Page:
Bad Bentheim

General information: First Jewish presence: 14th century; peak Jewish population: 81 in 1885; Jewish population in 1933: 24
Summary: The Jewish community of Bad Bentheim emerged in the 17th century. By 1881, most members were merchants and butchers. Jewish cemeteries were consecrated in Bad Bentheim in 1694 and 1874 (on In den Bergkaempen and Hilgenstiege, respectively). The community established a synagogue on Synagogenstiege/Willhelmstrasse in 1853 and a school in 1864, the latter of which moved to new buildings in 1874 and 1912 and closed in 1922. Bad Bentheim Jews were active in local politics and social life, serving on the board of the sports club, the teachers’ association and the organization of poultry farmers. A branch of the Jewish Benevolent Society (an organization that aided Jewish migrants from Poland) was established in Bad Bentheim at some point in the 1920s. In 1933, 24 Jews lived in Bentheim, of whom at least 11 left before 1938. Later, on Pogrom Night, Jewish men were arrested, Jewish properties were vandalized and the synagogue’s interior was demolished; ritual objects were left on the street, but a neighboring resident saved them from destruction. The municipality confiscated the synagogue, after which, in 1939, the building was sold. Twelve local Jews left (most fled to the Netherlands) after Pogrom Night; the town’s last two Jews left in 1942. At least 17 Bad Bentheim Jews died in the Shoah. During the 1960s, the synagogue site accommodated a commercial building. A memorial was erected on Synagogenstiege in 1985.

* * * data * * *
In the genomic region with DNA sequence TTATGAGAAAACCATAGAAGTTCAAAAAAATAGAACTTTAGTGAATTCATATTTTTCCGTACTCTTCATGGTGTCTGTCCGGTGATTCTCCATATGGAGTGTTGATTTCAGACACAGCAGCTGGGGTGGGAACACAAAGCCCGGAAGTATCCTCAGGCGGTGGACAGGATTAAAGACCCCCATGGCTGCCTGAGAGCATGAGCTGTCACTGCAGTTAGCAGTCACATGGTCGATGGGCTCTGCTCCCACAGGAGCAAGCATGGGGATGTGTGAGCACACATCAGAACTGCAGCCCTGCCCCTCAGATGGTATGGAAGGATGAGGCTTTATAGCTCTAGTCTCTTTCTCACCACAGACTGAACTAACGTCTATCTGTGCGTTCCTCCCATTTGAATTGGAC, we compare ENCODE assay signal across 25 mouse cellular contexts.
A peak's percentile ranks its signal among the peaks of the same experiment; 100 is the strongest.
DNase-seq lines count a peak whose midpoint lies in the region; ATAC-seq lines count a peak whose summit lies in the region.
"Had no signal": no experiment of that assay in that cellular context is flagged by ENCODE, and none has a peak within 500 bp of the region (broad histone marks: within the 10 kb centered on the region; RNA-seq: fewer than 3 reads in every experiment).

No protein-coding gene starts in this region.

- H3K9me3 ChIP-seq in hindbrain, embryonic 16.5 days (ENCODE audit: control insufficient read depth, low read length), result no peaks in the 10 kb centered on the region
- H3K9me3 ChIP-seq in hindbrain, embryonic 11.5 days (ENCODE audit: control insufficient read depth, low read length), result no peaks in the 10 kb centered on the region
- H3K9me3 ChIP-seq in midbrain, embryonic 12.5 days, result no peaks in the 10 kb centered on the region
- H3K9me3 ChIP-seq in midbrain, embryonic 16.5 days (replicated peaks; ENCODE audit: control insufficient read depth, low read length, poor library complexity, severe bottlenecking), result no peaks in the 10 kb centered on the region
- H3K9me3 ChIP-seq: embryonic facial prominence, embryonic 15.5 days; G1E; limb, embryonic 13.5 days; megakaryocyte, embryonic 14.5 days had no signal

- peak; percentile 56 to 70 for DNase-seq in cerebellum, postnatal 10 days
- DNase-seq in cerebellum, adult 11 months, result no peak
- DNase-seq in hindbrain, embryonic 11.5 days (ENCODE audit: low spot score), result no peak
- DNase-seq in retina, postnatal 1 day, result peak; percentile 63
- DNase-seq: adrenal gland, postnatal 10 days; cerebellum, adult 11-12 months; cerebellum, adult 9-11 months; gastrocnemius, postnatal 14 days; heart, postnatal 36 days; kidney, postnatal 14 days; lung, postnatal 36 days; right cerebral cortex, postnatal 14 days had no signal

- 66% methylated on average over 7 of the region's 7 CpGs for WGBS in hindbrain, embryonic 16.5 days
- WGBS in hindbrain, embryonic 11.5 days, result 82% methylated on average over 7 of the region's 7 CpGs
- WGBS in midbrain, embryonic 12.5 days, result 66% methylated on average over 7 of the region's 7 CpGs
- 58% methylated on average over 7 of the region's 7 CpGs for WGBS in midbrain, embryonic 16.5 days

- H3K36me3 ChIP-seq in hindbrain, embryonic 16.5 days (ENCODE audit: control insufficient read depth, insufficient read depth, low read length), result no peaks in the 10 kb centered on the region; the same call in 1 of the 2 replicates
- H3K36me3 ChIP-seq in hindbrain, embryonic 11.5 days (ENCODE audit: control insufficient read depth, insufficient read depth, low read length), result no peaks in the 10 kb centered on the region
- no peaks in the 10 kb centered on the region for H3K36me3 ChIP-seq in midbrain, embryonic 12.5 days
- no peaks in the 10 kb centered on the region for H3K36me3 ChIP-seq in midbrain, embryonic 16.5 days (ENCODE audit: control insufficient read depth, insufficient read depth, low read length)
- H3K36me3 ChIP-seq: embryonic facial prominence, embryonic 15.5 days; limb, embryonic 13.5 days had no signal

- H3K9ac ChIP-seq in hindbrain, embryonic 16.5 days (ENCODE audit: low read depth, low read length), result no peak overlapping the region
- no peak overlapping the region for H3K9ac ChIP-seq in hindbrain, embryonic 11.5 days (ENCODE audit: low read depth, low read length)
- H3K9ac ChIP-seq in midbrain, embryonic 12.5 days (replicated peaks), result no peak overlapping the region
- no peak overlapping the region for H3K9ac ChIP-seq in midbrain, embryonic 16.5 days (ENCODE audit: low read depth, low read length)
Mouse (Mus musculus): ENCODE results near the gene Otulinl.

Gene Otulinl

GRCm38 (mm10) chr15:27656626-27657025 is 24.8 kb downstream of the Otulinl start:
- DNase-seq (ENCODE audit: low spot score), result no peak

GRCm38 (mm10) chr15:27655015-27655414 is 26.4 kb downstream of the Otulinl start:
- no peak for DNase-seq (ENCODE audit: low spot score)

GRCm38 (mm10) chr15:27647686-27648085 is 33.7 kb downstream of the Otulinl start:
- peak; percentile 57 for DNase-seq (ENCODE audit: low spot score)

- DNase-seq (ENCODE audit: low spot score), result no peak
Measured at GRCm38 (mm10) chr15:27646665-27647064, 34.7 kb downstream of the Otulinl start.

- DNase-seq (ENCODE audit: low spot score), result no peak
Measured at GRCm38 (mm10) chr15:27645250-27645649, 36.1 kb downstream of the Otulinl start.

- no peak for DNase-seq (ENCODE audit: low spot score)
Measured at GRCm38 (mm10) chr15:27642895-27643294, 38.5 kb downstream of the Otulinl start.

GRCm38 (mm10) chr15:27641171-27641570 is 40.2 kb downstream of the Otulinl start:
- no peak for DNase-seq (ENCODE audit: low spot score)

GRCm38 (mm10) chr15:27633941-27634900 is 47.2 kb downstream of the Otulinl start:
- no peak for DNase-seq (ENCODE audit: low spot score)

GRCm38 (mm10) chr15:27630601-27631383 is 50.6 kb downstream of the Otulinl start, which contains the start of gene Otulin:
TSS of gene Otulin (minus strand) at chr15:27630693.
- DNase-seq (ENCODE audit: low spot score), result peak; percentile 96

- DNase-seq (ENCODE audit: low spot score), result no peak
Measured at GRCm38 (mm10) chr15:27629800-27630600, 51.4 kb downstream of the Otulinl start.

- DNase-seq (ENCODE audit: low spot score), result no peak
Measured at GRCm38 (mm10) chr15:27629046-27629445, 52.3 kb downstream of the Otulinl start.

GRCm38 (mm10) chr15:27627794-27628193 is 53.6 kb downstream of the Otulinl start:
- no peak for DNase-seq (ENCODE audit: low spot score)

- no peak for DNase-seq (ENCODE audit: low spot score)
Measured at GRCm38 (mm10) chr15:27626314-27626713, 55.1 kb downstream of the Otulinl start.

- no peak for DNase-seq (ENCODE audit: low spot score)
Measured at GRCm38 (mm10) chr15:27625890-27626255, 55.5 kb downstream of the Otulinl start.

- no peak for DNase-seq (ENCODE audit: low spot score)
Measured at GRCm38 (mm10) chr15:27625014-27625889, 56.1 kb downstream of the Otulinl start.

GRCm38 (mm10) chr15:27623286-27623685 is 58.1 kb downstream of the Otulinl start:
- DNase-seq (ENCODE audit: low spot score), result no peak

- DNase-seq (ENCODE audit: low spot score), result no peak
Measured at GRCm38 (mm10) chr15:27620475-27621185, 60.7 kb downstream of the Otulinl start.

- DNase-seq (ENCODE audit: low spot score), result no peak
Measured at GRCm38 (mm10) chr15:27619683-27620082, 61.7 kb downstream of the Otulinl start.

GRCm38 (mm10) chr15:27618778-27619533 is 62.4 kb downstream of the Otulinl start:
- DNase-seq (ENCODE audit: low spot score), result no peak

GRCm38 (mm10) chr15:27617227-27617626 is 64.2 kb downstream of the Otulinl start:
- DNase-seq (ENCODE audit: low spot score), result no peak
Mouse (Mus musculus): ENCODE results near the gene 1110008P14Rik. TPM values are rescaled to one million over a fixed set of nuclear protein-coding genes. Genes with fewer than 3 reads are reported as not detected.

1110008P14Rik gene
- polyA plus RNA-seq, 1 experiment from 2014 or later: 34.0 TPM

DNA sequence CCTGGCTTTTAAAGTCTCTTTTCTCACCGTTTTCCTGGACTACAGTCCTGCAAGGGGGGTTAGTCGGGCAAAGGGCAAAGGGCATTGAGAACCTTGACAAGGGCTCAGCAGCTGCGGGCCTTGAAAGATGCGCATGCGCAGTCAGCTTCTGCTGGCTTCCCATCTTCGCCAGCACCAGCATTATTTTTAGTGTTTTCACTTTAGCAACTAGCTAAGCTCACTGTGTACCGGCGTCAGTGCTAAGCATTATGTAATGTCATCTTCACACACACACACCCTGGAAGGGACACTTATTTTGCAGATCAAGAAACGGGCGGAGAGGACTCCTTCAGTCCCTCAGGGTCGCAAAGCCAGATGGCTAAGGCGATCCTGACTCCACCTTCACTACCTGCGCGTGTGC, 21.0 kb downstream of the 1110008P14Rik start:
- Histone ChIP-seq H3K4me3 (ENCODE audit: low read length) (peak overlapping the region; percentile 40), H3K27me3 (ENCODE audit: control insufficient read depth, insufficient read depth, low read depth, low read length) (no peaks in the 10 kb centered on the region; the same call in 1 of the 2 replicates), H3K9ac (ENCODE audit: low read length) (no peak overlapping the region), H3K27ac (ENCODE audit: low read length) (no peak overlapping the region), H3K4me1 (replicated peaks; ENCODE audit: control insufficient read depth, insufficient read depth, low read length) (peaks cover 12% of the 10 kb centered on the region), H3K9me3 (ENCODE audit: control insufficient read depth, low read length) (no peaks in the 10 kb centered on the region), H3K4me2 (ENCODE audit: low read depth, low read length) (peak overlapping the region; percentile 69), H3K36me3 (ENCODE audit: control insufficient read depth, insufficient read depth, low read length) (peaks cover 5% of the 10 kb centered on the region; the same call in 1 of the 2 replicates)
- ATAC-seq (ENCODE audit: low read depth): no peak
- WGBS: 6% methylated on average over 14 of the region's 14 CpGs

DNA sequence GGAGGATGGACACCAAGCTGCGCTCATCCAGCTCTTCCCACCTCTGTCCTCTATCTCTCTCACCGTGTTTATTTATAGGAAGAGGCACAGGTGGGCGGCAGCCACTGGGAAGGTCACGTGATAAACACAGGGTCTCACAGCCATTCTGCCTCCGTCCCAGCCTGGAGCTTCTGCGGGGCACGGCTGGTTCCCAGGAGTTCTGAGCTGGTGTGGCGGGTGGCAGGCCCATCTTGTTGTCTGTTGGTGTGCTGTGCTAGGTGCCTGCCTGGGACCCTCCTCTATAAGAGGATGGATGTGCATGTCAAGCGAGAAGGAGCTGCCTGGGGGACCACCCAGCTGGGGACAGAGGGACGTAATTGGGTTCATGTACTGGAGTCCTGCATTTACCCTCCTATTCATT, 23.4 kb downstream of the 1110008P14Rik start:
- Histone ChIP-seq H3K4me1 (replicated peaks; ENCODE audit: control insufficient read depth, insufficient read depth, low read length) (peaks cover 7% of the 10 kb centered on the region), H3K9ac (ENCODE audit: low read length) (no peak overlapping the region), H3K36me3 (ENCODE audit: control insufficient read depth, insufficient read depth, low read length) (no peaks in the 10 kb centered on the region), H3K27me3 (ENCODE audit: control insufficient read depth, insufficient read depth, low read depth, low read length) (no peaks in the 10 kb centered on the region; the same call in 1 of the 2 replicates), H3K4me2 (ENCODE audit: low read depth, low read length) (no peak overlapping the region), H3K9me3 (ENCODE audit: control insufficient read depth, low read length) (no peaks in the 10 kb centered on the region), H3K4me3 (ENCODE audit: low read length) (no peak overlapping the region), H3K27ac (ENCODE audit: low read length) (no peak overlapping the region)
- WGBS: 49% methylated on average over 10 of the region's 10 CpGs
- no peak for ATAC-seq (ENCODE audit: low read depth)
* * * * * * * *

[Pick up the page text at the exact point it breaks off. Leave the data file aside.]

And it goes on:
Author / Sources: Heike Zaun Goshen; Sources: AH, HU, JG NB1, SIA
Located in: Lower Saxony